On May 18, 1860, William H. Seward, Salmon P. Chase, Edward Bates, and Abraham Lincoln waited in their hometowns for the results from the Republican National Convention in Chicago. When Lincoln emerged as the victor, his rivals were dismayed and angry.
Throughout the turbulent 1850s, each had energetically sought the presidency as the conflict over slavery was leading inexorably to secession and civil war. That Lincoln succeeded was the result of a character that had been forged by life experiences that raised him above his more privileged and accomplished rivals. He won because hepossessed an extraordinary ability to put himself in the place of other men, to experience what they were feeling, to understand their motives and desires.
This capacity enabled President Lincoln to bring his disgruntled opponents together, create the most unusual cabinet in history, and marshal their talents to preserve the Union and win the war.
©2006 Doris Kearns Goodwin (P)2011 Simon & Schuster
"An elegant, incisive study....Goodwin has brilliantly described how Lincoln forged a team that preserved a nation and freed America from the curse of slavery." (James M. McPherson, The New York Times Book Review)
"Goodwin's narrative abilities...are on full display here, and she does an enthralling job of dramatizing...crucial moments in Lincoln's life....A portrait of Lincoln as a virtuosic politician and managerial genius." (Michiko Kakutani, The New York Times)
"Splendid, beautifully written....Goodwin has brilliantly woven scores of contemporary accounts...into a fluid narrative....This is the most richly detailed account of the Civil War presidency to appear in many years." (John Rhodehamel, Los Angeles Times)
It's THE best book I've listened to so far.
The different perspectives that were all brought together to describe this one man.
n/a - at first she kind of got on my nerves (I was actually expecting a man)...but after a bit she was clearly a natural for this reading.
yes....but it is WAY too long for that...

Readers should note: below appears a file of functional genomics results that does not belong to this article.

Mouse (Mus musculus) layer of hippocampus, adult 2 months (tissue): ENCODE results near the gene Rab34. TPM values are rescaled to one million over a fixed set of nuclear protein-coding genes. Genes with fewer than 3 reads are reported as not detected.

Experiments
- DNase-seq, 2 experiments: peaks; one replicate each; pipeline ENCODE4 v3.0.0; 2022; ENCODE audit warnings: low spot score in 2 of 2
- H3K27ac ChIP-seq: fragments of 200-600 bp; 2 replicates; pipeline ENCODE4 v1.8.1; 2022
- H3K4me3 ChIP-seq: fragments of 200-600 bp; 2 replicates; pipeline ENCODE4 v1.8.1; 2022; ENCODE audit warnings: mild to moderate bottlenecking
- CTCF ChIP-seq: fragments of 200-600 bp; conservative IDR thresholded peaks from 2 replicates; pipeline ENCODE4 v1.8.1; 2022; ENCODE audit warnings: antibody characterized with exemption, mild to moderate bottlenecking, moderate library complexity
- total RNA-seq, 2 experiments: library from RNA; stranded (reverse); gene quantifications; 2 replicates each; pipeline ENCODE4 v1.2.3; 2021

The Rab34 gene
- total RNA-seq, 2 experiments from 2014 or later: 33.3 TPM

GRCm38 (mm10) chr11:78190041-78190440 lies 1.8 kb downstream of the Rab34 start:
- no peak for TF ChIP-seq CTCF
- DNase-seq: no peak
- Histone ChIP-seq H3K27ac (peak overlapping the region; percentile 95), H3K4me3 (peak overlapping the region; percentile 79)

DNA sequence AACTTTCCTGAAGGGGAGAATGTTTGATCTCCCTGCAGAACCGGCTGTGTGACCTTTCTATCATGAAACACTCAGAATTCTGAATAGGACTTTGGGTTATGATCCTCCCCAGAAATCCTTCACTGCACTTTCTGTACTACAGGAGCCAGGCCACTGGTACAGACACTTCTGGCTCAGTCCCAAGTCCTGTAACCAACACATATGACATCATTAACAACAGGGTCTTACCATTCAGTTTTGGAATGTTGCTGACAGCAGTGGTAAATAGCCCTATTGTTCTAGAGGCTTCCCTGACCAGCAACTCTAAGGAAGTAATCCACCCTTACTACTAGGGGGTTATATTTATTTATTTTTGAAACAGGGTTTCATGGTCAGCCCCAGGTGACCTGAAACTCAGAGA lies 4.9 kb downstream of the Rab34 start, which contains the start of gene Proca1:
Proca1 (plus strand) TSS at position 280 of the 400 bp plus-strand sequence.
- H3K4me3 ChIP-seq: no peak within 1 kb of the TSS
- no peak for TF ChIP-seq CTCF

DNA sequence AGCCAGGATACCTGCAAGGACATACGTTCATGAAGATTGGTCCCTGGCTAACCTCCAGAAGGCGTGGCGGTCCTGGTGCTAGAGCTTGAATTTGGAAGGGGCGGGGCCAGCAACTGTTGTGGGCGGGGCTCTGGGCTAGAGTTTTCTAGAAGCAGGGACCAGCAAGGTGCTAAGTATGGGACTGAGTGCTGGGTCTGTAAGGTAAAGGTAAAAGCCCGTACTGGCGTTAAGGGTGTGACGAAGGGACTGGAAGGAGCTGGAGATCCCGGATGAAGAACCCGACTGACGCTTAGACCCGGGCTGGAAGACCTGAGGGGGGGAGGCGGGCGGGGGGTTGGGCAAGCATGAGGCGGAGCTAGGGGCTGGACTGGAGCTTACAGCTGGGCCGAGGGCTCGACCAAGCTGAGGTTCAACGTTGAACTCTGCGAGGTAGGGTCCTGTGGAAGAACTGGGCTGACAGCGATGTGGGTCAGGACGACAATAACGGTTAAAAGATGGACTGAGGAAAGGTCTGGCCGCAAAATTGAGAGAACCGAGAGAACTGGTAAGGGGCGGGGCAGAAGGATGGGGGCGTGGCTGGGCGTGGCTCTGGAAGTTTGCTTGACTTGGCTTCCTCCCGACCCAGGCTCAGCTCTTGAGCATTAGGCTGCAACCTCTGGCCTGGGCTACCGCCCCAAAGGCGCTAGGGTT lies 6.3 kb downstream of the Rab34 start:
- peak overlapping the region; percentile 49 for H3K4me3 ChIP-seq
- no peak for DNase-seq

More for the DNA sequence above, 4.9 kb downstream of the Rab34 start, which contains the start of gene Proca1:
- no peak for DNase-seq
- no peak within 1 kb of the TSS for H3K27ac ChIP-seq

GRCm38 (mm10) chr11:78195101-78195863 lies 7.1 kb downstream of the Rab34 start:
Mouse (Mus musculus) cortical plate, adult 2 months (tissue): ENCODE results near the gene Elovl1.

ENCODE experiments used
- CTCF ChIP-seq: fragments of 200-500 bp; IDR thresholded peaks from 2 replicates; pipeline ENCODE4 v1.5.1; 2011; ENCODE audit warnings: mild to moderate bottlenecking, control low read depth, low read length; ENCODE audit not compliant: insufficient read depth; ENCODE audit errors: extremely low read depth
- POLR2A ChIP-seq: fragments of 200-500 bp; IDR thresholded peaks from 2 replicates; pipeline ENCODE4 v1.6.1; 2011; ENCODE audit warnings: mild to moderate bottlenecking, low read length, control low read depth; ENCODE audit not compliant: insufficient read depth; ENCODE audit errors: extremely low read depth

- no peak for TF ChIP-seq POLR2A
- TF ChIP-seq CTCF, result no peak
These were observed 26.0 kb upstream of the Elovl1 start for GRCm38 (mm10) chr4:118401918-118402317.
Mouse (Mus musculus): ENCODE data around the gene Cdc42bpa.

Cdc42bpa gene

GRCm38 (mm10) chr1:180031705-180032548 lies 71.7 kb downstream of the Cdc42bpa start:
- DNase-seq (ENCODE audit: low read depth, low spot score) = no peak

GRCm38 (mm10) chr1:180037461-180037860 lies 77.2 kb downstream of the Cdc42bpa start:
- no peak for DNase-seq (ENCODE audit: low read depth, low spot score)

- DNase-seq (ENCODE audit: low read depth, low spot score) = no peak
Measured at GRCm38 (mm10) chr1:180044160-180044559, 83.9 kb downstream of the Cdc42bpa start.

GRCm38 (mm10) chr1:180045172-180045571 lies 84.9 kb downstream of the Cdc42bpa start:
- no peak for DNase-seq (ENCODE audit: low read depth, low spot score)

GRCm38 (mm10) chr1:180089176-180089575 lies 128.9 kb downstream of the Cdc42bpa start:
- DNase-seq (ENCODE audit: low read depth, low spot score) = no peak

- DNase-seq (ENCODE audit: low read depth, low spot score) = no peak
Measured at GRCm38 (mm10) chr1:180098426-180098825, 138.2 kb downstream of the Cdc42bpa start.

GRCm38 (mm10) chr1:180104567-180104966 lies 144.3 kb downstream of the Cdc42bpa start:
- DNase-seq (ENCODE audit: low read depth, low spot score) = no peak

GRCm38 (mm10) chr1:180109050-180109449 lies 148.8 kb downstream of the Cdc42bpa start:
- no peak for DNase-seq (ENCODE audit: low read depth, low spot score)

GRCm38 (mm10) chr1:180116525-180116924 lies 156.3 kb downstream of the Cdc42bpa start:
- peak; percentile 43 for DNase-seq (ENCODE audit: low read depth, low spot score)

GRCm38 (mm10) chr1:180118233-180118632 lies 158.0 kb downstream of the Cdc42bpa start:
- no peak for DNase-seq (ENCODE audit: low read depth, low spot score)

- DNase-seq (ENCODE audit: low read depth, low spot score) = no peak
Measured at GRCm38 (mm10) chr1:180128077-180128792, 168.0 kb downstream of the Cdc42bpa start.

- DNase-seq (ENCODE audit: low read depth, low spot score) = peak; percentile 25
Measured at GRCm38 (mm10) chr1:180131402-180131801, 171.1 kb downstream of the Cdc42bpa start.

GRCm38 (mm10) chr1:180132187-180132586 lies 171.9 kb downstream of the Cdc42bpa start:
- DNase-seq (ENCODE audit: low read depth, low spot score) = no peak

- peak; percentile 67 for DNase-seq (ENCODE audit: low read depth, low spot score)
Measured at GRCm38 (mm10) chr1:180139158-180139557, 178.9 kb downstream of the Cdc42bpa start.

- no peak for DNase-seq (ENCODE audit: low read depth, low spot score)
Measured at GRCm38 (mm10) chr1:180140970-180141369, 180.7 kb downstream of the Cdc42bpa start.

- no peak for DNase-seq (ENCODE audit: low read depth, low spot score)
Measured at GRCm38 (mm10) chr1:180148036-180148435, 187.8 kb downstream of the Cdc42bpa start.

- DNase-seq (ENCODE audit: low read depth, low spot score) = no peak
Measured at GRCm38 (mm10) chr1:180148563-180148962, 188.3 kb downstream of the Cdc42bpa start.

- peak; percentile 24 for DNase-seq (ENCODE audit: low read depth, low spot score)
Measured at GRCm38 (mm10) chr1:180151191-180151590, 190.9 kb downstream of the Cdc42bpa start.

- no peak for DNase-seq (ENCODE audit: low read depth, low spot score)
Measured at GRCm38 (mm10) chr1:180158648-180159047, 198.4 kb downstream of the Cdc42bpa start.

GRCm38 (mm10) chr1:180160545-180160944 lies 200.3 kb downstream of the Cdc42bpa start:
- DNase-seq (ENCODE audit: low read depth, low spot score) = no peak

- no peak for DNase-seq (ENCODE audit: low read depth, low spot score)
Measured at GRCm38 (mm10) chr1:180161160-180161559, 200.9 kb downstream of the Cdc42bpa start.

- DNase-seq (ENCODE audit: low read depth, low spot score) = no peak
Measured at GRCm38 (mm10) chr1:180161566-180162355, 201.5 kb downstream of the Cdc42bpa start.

I've listened to it twice already and both times I've learned something new.
This book simultaneously brings us closer to the minds of these historical figures while also showing us how, in some cases, we cannot truly put ourselves in their place.
Having read one of the worshipful books about Lincoln some years ago, in which many of his high-handed and insensitive [if clever] responses to people in need were chronicled, I am not a wholehearted Lincoln fan.
Neither am I a Civil War enthusiast.
Nonetheless, Team Of Rivals: The Political Genius of Abraham Lincoln is turning out to be the best and most profound addition to my knowledge and perspective as I enter my sixties.
I tend to focus on the almost cliché "big picture", and find that Doris Kearns Goodwin maintains a consistent perspective throughout the work. She tells us enough about Lincoln's cabinet members to let us see them as complete (if sometimes unlikeable) human beings, without devolving into a set of mini-biographies.
She also successfully avoids letting the book be about The Civil War itself, instead focusing on the day to day happenings around Lincoln and his cabinet. If anything, I find myself wanting to hear a bit more about the ebb and flow of the war, and this is how things should be.
At the outset I hoped to learn more about General McClellan, as I knew something about the troubles he caused for President Lincoln. Team of Rivals more than satisfies this initial curiosity. And though McClellan was not part of Lincoln's cabinet, I find myself wanting to know more about how such a blissfully self-unaware personality came to be.
I need my sleep - no way for me to listen to 40+ hours in one sitting ;)
Occasional glaring mispronunciations (for example PREE-scient for prescient and conSUMMate for consummate) introduce noticeable distractions from the substance of the book itself.
I am listening to this book on a 2012 Chevrolet Volt, and there are occasional glitches in the playback. I have no way of knowing whether these are inherent in the down-loaded audible.com files, the technology transfer into my vehicle or the playback, but they are generally limited to short duration bursts of noise.
This book really makes it clear why Lincoln was such a great leader. His ability to turn his rivals into his advisors made him and the country stronger. To be honest, I had started out reading the book but found it a little dense. The narration was quite good and really drew me in. There was so much about Lincoln, the war, and the country that I did not know, and Doris Kearns Goodwin really brought it all to life.
I had wanted to listen to this for years, but I found my mind wandering over and over while it was playing. I had to back up and listen to parts again. I think the fault was with the narrator. Having a woman narrator detracted greatly. Also, she just didn't have much "life" about her.
I probably should have know but this book talks little about licoln and a lot about polic=tics at the time just not my thing really.
It would rank among the top 2.
The book is well written and the narration is amazing. One of the most memorable moments of the narration is when a Story of Stanton is narrated where he passes a death sentence and then weeps for the burdens of his duties.
Her narration is pleasant and inviting. Her tone is warming and she bring a certain depth into the book which I felt would not be there if I just read the book.